Indiana has no specific statute restricting credit checks in the employment setting. Private employers can generally perform credit checks on employees and applicants in accordance with the requirements of federal law, such as the Fair Credit Reporting Act and Title VII.
(e) Immigration status
Indiana has no statute regarding immigration status that is generally applicable to private sector employers. However, all Indiana agencies and political subdivisions are required to use the federal E-Verify program to check the work eligibility status of all employees hired after June 30 2011.
After June 30 2015 a public agency cannot enter into or renew a contract for a public works project with a contractor unless:
- the contract contains a provision:
- requiring the contractor to enroll in and verify the work eligibility status of all newly hired employees of the contractor through the E-Verify program; or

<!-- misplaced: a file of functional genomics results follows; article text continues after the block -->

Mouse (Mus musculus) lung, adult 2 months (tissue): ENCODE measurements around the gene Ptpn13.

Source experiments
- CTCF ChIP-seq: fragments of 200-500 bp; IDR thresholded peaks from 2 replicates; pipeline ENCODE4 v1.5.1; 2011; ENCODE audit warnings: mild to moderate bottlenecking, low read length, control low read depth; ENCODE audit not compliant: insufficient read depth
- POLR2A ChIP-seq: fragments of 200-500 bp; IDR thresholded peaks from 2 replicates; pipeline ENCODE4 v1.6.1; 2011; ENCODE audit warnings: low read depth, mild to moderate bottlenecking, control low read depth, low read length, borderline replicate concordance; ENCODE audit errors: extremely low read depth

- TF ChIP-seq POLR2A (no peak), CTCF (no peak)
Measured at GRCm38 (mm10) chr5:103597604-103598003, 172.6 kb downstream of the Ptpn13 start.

- that provides that a contractor is not required to verify the work eligibility status of all newly hired employees of the contractor through the E-Verify program if the program no longer exists; and
- the contractor signs an affidavit affirming that the contractor does not knowingly employ an unauthorized alien.
If a contractor uses a subcontractor to provide services for work, the contractor is performing under a public contract for services or a contract for a public works project. At the time of certification, the subcontractor must certify to the contractor in a manner consistent with federal law, that the subcontractor:
- does not knowingly employ or contract with an unauthorized alien; and
- has enrolled and is participating in the E-Verify program.
(f) Social media